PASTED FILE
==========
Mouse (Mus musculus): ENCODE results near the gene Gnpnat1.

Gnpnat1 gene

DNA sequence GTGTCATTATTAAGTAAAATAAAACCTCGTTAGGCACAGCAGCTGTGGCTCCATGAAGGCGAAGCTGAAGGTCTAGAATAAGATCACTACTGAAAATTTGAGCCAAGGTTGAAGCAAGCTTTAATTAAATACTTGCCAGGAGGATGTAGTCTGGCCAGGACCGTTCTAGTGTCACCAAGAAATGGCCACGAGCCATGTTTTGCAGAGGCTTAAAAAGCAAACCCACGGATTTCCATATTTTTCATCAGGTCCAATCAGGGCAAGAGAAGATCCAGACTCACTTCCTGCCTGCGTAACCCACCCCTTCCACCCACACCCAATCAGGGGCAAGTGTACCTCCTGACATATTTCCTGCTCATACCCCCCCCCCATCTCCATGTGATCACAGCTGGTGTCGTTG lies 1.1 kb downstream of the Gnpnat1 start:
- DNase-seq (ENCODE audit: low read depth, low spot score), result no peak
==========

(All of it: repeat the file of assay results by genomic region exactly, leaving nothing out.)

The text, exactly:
Mouse (Mus musculus): ENCODE results near the gene Gnpnat1.

Gnpnat1 gene

DNA sequence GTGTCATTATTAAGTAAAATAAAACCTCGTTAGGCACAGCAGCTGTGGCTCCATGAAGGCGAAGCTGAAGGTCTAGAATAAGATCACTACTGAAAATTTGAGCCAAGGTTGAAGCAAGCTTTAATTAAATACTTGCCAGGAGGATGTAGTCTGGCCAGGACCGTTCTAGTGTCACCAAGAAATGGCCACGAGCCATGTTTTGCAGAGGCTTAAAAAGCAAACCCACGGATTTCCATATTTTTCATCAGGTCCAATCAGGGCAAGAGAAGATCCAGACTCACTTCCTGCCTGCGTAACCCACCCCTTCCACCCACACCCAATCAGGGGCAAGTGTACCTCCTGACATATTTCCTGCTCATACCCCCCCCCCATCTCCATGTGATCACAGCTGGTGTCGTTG lies 1.1 kb downstream of the Gnpnat1 start:
- DNase-seq (ENCODE audit: low read depth, low spot score), result no peak